In 2014, 70 percent of the 44,784 new HIV infections in the United States occurred among gay, bisexual, and other men who have sex with men, according to the Centers for Disease Control and Prevention. In some major cities, CDC-funded research estimates that as many as 20 percent of all men who have sex with men are now HIV-positive. And the chance of a young black man who has sex with other men becoming HIV-positive in his lifetime is close to one in two. The CDC estimates the rate of HIV infection among transgender women to be as high as 22 percent to 28 percent in general, and as high as 56 percent among black trans women. These are our people. We need to fight for our lives.

Most of the victims of the Orlando tragedy were Latino: HIV rates in the Latino population are still about three times greater than among whites. Latinos account for almost 25 percent of all new diagnoses -- and eight in 10 new HIV diagnoses among Latinos occur in gay and bisexual men and other men who have sex with men. Less than half of Latinos with HIV are receiving medicines to treat their infection. And Latino people in same-sex relationships are some of the least likely to be covered by health insurance.

Progress doesn't come easy. There are always obstacles, from the smallness of bigots to the fear of change. We can point out how other people hold us back, but we can't neglect our own responsibility to do everything we can to propel ourselves -- and others in our community -- forward. We have the knowledge and tools to finally end HIV, yet new cases continue to proliferate. We not only have the tools to turn the tide of this epidemic, but a moral obligation to do so.

If you are living in comfort or privilege, we challenge you to think back on the struggles of our past and those yet to come. We can be married in all states but can still be fired from our jobs in too many states just for being who we are. And only 30 percent of Americans living with HIV have achieved viral suppression. We have so much work left to do.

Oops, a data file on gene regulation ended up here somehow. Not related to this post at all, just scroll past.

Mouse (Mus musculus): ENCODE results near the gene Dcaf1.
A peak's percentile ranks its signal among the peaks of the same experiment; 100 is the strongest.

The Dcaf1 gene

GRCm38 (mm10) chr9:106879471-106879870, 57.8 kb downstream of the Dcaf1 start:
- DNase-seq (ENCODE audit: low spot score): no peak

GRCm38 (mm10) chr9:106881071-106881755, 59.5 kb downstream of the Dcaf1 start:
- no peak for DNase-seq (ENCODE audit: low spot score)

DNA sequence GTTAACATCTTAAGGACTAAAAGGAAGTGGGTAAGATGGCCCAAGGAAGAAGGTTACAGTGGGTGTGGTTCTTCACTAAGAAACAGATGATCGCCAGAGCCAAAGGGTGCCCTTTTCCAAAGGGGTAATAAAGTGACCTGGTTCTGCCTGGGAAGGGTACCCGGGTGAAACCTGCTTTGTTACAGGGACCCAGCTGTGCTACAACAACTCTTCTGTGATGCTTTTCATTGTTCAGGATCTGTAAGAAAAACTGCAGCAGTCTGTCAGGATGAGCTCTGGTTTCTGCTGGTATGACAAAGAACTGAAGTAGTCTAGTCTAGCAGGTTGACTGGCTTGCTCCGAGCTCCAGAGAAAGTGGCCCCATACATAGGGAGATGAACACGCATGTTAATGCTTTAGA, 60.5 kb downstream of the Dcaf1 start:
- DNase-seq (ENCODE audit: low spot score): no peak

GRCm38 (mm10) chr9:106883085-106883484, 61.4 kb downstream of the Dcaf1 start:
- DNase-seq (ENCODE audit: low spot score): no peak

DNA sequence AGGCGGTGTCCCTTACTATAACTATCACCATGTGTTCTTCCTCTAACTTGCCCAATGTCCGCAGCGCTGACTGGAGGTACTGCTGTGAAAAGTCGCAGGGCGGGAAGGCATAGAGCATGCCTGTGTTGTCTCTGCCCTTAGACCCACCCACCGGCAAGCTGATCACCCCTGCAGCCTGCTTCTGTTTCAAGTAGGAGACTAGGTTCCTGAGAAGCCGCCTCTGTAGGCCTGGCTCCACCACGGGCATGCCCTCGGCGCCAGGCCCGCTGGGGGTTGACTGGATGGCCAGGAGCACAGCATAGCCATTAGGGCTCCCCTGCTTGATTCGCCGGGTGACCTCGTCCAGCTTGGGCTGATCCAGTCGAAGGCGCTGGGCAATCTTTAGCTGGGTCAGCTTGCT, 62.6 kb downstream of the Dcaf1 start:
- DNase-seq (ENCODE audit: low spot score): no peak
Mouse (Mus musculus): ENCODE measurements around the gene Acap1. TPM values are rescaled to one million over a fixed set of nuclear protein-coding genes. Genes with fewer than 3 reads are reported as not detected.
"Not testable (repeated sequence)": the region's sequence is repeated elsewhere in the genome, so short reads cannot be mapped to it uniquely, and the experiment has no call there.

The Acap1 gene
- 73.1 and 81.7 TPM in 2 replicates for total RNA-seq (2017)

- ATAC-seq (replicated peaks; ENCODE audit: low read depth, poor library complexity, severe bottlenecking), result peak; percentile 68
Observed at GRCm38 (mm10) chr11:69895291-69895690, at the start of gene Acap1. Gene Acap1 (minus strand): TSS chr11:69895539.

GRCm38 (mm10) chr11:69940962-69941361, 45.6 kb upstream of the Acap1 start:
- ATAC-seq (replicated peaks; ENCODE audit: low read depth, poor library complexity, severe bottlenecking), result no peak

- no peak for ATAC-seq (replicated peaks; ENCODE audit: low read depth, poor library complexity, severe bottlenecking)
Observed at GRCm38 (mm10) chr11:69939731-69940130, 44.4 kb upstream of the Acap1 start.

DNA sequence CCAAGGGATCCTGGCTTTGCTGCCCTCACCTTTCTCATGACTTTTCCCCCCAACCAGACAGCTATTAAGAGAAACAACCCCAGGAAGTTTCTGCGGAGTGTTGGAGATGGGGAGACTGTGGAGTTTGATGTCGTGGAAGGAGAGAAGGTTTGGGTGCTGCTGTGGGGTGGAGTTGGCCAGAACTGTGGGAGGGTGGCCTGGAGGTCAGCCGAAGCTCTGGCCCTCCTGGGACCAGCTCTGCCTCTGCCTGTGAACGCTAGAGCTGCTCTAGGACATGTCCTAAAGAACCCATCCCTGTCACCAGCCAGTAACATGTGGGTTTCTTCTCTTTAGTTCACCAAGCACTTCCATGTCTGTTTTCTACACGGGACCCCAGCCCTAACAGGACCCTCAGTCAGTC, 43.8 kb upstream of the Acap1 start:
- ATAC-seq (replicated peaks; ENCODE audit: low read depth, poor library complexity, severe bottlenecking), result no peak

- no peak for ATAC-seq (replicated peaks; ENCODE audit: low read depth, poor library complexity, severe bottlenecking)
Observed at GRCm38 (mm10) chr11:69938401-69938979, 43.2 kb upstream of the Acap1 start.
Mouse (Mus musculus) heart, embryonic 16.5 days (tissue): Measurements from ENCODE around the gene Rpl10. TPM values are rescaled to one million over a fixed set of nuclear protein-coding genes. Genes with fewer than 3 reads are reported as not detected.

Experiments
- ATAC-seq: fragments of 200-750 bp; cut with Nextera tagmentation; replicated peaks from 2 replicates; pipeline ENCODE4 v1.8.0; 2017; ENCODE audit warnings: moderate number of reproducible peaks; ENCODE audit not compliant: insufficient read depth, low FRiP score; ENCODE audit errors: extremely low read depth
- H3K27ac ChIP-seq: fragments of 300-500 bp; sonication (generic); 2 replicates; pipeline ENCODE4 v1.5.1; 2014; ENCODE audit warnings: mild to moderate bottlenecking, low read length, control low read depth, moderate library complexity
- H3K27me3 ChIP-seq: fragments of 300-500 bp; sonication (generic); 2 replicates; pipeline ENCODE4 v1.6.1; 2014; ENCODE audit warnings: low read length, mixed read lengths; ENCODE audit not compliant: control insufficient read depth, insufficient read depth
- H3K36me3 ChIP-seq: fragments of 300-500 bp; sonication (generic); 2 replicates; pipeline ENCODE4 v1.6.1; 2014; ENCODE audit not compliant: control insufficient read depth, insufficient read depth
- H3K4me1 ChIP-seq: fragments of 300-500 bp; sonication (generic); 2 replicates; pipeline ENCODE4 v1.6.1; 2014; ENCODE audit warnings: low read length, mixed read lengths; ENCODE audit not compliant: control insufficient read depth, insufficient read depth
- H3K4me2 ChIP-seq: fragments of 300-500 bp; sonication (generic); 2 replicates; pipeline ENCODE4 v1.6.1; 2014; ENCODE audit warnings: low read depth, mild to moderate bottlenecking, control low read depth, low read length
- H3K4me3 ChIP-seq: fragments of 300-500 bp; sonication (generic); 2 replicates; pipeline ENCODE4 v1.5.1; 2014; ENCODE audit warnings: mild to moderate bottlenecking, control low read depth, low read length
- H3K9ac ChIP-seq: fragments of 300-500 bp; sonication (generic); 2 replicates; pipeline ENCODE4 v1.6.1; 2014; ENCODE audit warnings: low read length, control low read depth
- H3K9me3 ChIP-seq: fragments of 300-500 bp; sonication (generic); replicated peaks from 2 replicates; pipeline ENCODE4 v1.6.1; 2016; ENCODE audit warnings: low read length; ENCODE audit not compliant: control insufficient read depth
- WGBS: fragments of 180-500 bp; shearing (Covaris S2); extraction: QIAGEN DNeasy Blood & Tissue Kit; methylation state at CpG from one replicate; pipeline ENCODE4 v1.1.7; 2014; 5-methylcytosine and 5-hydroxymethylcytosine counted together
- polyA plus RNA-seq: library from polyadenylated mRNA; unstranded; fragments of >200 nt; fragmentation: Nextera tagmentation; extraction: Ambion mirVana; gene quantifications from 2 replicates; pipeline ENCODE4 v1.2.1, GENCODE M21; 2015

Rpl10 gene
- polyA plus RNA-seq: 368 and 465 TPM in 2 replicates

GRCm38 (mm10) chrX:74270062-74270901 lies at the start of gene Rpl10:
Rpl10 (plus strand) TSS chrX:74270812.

We can achieve equal rights and a healthier community by stepping beyond the bounds of our personal comfort zones. Because in the end, we all want the same thing: a healthier and stronger LGBTQ community. Our Stonewall forebears took action. We can take action today. Take the opportunity -- even just a moment -- to talk about HIV. Commit yourself to knowing your HIV status. If you care about our people, break down stigma by talking about HIV to your friends, family, and partners. If you are HIV-positive, start treatment; if HIV-negative, use all tools possible to stay negative and encourage those around you to do the same. Learn more about how to get involved at

What difference will you make for our people?

Jesse Milan Jr., JD, is interim president and CEO of AIDS United. Rea Carey is the executive director of the National LGBTQ Task Force.

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Jesse Milan Jr., JD and Rea Carey